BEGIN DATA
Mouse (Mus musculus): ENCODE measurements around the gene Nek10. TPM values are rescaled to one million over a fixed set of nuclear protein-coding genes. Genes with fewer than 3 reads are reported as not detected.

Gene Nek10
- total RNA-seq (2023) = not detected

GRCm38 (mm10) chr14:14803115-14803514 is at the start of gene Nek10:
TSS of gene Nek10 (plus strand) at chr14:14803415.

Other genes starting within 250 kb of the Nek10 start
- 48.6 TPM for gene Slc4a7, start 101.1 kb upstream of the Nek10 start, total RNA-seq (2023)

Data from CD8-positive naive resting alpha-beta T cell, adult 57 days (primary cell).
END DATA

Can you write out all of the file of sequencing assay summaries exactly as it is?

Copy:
Mouse (Mus musculus): ENCODE measurements around the gene Nek10. TPM values are rescaled to one million over a fixed set of nuclear protein-coding genes. Genes with fewer than 3 reads are reported as not detected.

Gene Nek10
- total RNA-seq (2023) = not detected

GRCm38 (mm10) chr14:14803115-14803514 is at the start of gene Nek10:
TSS of gene Nek10 (plus strand) at chr14:14803415.

Other genes starting within 250 kb of the Nek10 start
- 48.6 TPM for gene Slc4a7, start 101.1 kb upstream of the Nek10 start, total RNA-seq (2023)

Data from CD8-positive naive resting alpha-beta T cell, adult 57 days (primary cell).